Wyoming spends $259M to halt decay of aging Capitol buildingBy Gregory Nickerson — March 4, 2014
The golden dome of the Wyoming State Capitol building is a landmark in Cheyenne, glistening for miles around when approaching the capital city. Yet hidden within the walls of the Capitol lurk rotting pipes and exposed electrical wiring. A century of fierce wind has managed to twist the dome, sending spiraling cracks through masonry from the top of the rotunda all the way down to the basement.
In numerous places the sandstone on the front façade of the building is flaking off. Last year, some of the stonework fell off onto the front steps of the Capitol. Luckily no one was injured. At present a wire net is holding the stone in place.
There’s no denying the Capitol is in rough shape.
The last major renovation occurred from 1974-1980, at the height of an economic boom from coal and oil production. Before that, the most recent comprehensive overhaul was in 1917, when the building was completed in its current configuration.
Last week, however, the long drought of maintenance on the building reached an end. In one of the most significant votes of the session — and the most expensive — lawmakers approved a measure that will kick off a major renovation of the Wyoming State Capitol building and the adjacent Herschler Building. Lawmakers plan to spend $259 million on the remodel, making it one of the state’s largest building projects in the current era.
When construction concludes in the year 2017, the Capitol building will have completely reonvated committee rooms and office space, plus a state-of-the-art fire suppression and smoke evacuation system. The Herschler Building will have large committee rooms with up-to-date audio-visual technology, a new physical plant, plus a new 4-story office tower with executive office suites.
Wyoming’s Senate and House of Representatives overwhelmingly approved the measure that authorized spending on the project. The bill will now go to Gov. Matt Mead’s desk for his signature.
A quarter-billion dollar project
Lawmakers began setting aside money for the Capitol renovation 10 years ago. Eventually they accrued $107 million, out of which they spent $7 million for initial design work and planning. That leaves about $100 million in the account, or about 40 percent of the roughly quarter-billion dollar cost of the project.
To pay for the rest of the project, lawmakers have committed to spending $37.5 million a year for the next four years. That money will come out of the General Fund, the pot of money that provides for most of Wyoming’s government services outside of K-12 education.
On a biennial basis, Wyoming is looking at spending $75 million in 2015-2016 on the construction project. As a point of comparison, lawmakers have approved roughly $80 million to give 2-percent salary raises for 23,000 executive branch and K-12 employees over that same period. The $259 million total is equivalent to eight years of 2-percent salary boosts for state employees. Put another way, the Capitol renovation will cost roughly the same amount that the state spends on its seven community colleges every two years.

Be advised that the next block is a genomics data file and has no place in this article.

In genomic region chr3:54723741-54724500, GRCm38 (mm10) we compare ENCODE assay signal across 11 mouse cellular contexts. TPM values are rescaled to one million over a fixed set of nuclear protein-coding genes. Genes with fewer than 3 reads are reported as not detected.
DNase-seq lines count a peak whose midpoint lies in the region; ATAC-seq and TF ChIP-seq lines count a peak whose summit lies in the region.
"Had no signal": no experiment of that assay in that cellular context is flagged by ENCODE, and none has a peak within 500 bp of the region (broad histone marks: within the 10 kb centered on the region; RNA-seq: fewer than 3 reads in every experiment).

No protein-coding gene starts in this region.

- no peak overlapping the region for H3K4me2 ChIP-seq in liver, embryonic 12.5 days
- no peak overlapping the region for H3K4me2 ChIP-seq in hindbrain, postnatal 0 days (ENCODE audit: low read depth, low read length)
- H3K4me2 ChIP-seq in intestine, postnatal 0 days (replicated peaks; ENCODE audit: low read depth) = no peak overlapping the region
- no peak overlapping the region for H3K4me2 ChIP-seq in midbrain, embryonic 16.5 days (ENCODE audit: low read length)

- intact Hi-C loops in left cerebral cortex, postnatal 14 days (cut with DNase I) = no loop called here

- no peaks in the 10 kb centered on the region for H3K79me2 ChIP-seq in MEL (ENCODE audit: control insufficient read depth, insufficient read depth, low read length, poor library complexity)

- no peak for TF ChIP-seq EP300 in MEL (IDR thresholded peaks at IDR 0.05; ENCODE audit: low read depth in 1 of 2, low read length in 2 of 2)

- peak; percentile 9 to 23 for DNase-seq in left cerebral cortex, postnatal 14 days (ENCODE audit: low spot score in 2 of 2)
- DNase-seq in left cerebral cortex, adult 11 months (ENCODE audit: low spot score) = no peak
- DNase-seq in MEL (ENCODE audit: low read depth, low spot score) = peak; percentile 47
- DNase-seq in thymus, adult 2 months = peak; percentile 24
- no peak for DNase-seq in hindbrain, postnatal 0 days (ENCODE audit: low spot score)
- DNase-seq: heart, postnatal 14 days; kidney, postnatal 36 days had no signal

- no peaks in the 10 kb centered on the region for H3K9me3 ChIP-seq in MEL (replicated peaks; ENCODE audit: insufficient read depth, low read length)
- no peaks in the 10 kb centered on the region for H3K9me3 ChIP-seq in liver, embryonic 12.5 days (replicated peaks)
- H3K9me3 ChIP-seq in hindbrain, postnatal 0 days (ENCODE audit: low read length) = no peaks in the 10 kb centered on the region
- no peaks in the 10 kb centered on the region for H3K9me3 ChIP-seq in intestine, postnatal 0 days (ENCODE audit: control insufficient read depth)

“Is it expensive? Yes. Is it appropriate? Yes,” said Senate President Tony Ross. Together with an advisory committee, he has led the effort to remodel the Capitol and the Herschler Building in recent years.
“It is the most historic building in the state of Wyoming, and it is in dire need of repair,” Ross said. “There may be people who say we should be spending [the money] elsewhere. But really we are investing in our infrastructure and in our people. … We are looking at those investments and this is one of the most important investments we can do.”
Who belongs in the Capitol?
While the bill to fund the Capitol renovations sailed through the House and Senate with only three “no” votes, it did raise questions about prioritizing the legislature and the Governor as the primary users of the building going forward.
Currently the Capitol has about 60,000 square feet of usable space. The renovation project as designed will leave the Capitol with 50,000 square feet, according to Tom Whetstone of HDR Inc., the Denver-Based architecture firm that is overseeing the project. Accommodating the needs of all the present occupants would require 89,000 square feet, which is impossible given the footprint of the existing building.
The shortage of space will force a major rearrangement of office space, with the potential to move the State Treasurer, Secretary of State, and State Auditor out of the Capitol building and into new offices in the adjacent Herschler Building. Such an action would change the historic use of the Capitol, which has served as the symbolic “front door” to Wyoming’s executive officials for generations.
“For legislators, I think there is a notion that this building is only used during the legislative session,” said State Treasurer Mark Gordon. “I don’t think the people of Wyoming have generally been made aware of the fact that the new Capitol runs the risk of being a clubhouse for lawyers, legislators and lobbyists, and not the rest of the executive function.”
The Wyoming Legislature meets for a total of 60 days over a 2-year period. For the remainder of the time, the main occupants are officials working with the Governor, State Treasurer, State Auditor, and the Secretary of State, along with employees of the Legislative Service Office (LSO), which is tasked with drafting legislation.
“Eleven months out of the year the Capitol shouldn’t be a mausoleum that only has the LSO, governor, and the attorney general,” said Secretary of State Max Maxfield. “Many people come here all year long: FFA kids, Scouts, Boys State and Girls State. … They want to see the elected officials in the Capitol. This is the people’s house. It just makes sense they are able to see us in the Capitol.”
As initially drafted, the bill prioritized the use of the Capitol for the Governor, LSO staff, and security.
“Quite frankly, there is not going to be enough space,” Ross said. “Whether or not there is perhaps some sort of ceremonial offices [for elected officials] is still in the works. That is to be decided.”
During floor debate on the bill, Rep. Mike Madden (R-Buffalo) expressed concern over moving the elected officials out of the Capitol. “I get the feeling on the part of the committee there isn’t much assurance that all of these officers will be in the Capitol, and I think they should be,” Madden said.
In a conference committee meeting held last week, Rep. Tom Lubnau (R-Gillette) withdrew a House amendment to Senate File 103 that guaranteed space for elected officials in the Capitol. In its place the bill contains an amendment by Rep. Madden that deletes a list prioritizing the use of space in the Capitol for the elected officials who occupied the building as of January 2014. In effect, the amendment allows an oversight committee in consultation with the Governor to decide which officers will have space in the Capitol, but bars the State Superintendent of Public Instruction from having space in the building.